He will surely try as he has already promised to withdraw from TTP. Trump would eventually have to acknowledge the fact that being a president is not the same as being the CEO of the country and that Congress would have a significant role in his administration.

The President represents one of the three branches of government and Democracy was designed to work in that way. The architects of democracy feared an efficient government. They did not believe in the goodness of man but in his corruption. They understood the need for government but wanted its authority to be limited. Good as Buhari was known to be, according to history, his power is limited. Similarly, bad as Trump might have given people impression to be, his power would also be limited.

The APC government has convinced Nigerians beyond reasonable doubt that, a careful reading of a presidential candidate’s policy papers is one of the most pointless exercises, imaginable. Even if a candidate had read these documents, believes in them and will not deny it went in power, he is still not in control of what his own policies appear like, because, the Senate is important as well. This is a lesson many Nigerians are realising now, so will the supporters of President Trump.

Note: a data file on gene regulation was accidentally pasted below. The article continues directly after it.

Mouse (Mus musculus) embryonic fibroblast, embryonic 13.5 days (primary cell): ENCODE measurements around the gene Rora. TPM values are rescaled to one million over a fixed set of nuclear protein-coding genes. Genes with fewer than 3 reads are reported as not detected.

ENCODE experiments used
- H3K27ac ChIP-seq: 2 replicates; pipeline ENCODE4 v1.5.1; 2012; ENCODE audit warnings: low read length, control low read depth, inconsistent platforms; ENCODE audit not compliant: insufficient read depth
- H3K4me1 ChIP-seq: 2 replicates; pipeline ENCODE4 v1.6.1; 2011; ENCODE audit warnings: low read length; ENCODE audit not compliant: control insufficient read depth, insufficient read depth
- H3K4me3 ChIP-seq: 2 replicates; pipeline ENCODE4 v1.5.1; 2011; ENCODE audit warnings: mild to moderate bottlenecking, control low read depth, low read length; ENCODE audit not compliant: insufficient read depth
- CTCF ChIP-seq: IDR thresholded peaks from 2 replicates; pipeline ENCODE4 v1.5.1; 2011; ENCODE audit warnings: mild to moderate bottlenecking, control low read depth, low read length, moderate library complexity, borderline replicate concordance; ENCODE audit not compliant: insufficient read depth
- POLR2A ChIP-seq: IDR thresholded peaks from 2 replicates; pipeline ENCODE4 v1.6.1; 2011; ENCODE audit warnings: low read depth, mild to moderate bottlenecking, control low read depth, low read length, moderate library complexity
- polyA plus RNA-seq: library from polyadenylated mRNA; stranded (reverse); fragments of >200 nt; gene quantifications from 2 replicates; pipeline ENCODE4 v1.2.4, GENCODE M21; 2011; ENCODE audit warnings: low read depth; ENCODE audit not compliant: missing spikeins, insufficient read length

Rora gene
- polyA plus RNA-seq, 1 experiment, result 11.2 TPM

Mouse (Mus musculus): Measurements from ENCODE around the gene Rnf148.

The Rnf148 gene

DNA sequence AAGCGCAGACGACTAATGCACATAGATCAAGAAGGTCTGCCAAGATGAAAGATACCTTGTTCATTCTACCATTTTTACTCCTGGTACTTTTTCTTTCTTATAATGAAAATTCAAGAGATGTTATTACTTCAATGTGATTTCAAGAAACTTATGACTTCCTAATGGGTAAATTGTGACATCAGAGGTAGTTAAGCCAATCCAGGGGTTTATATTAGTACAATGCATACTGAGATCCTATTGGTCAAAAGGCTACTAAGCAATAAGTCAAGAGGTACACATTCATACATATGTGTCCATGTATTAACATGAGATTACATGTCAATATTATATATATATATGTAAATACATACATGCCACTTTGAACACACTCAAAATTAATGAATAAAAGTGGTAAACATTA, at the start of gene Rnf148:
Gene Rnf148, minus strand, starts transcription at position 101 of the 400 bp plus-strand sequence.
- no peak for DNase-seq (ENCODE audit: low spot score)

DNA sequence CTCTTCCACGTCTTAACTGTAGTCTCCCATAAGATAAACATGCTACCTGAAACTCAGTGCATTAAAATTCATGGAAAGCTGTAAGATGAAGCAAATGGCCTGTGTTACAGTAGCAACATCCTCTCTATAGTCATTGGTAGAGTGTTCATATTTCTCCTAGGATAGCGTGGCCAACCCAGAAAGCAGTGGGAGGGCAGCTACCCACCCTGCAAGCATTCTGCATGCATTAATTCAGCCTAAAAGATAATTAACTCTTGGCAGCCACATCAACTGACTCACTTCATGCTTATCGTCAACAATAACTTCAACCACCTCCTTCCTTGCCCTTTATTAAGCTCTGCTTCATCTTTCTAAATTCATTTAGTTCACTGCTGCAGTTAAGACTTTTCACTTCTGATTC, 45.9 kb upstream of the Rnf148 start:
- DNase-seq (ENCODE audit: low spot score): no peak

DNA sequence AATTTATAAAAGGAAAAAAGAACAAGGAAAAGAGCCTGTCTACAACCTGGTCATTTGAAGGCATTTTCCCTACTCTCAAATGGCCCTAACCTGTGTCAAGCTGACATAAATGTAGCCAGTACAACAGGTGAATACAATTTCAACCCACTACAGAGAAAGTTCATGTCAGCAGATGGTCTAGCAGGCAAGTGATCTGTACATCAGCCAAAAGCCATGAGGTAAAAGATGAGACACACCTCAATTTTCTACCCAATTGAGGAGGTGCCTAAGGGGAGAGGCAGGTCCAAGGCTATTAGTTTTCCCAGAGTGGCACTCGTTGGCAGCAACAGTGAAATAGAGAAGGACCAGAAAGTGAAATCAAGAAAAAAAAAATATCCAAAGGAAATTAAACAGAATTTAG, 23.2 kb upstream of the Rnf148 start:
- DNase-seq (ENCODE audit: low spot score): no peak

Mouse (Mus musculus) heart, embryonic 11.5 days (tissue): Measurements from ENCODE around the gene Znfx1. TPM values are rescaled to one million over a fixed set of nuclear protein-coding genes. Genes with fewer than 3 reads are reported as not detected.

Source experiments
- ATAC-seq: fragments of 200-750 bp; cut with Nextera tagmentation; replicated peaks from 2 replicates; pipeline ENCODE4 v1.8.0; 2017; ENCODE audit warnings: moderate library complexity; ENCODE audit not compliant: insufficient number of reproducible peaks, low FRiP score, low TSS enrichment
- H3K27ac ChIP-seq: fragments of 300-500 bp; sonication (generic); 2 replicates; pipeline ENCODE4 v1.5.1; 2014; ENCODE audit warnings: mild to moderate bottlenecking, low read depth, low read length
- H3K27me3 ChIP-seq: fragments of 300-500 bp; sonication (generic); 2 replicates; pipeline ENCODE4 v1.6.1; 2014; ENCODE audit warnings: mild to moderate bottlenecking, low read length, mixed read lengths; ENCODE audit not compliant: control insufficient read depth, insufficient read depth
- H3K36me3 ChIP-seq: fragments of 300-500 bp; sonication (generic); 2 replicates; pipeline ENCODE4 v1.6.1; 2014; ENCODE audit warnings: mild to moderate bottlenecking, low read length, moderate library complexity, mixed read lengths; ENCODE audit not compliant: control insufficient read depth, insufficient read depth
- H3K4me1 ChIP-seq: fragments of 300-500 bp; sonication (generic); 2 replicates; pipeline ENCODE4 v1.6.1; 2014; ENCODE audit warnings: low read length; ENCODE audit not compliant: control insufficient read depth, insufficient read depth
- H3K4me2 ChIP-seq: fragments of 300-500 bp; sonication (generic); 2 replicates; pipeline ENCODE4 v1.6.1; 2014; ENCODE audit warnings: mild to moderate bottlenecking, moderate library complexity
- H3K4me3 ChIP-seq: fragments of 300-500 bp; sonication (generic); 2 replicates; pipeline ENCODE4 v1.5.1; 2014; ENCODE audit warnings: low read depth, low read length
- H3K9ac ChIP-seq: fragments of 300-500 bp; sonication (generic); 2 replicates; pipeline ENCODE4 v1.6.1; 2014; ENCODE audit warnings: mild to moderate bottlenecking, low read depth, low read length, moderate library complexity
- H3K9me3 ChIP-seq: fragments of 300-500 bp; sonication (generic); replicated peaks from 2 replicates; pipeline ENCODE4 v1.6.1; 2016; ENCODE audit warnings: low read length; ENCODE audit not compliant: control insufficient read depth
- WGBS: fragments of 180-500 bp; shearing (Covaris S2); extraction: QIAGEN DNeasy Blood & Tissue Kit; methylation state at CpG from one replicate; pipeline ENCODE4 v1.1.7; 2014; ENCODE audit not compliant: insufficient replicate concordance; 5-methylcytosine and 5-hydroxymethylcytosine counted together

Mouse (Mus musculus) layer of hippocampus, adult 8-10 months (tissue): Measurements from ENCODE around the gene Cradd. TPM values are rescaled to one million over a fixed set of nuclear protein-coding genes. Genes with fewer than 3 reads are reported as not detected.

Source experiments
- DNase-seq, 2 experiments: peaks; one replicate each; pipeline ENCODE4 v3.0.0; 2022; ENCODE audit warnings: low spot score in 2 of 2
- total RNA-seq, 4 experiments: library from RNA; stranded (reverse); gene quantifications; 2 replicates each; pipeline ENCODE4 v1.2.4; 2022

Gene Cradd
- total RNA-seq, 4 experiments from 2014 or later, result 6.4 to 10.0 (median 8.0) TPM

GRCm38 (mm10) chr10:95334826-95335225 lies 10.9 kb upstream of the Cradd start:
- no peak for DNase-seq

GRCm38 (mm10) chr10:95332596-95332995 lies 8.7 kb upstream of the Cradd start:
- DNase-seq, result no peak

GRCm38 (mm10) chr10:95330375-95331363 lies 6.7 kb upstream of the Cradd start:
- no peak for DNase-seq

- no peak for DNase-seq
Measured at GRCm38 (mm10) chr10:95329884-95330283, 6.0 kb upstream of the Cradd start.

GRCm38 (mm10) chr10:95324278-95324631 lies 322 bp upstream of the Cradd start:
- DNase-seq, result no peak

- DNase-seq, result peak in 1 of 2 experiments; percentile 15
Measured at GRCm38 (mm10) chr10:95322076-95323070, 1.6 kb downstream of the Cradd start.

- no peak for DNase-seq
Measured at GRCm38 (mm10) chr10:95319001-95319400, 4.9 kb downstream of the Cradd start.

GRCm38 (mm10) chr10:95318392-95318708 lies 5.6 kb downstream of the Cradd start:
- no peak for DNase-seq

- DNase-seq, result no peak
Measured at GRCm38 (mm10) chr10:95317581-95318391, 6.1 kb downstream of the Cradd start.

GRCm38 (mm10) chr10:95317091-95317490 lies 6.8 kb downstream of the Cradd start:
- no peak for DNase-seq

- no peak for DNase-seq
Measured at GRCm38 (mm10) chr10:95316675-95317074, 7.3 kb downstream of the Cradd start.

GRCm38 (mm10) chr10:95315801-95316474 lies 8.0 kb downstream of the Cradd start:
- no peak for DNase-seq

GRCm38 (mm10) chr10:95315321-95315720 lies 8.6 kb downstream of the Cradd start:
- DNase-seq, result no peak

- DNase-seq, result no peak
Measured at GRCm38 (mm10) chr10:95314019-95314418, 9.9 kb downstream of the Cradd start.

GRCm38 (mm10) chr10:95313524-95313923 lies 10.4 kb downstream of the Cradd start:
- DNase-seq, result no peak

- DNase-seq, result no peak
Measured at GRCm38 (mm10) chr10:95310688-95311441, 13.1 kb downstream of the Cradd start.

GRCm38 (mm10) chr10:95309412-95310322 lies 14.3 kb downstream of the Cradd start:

Nevertheless, in the words of Jeff Fishel, many presidents just like President Buhari invariably attempt to carry out their promises. However, the main reason some pledges are not or will never be redeemed is congressional opposition, not presidential flip-flopping.

President Donald Trump will also wake up to that sobering reality and one can only hope he wouldn’t want to abscond like President Buhari after this January 20 inauguration.

Illusion of Presidential Power

Just as any Presidents, Buhari and Trump wish to convey an image of strength and effectiveness to the public, but in reality, the president’s power is often constrained by a number of factors.

In 1981, presidential scholar, Hugh Heclo labelled the perception that the president is in charge of the government the “illusion of presidential government.” Portraying strength and confidence can be a successful strategy, but it can also backfire because a president who appears to successful may get blamed later for anything that goes wrong.

Needless to say, our Constitution divides the powers, between the legislative and the judicial and the executive branches. So, no President of Nigeria or that of United States has the overwhelming power that dictators have been known to possess and wield, for example.

However, a President has the bully pulpit. He can talk and be heard, and people listen. A lot of this will be seen in the regime of President Trump, however, in a free political system, you lead not by command but by persuasion.

Can He Build His Wall, Will It Work? Will Mexico really pay for it?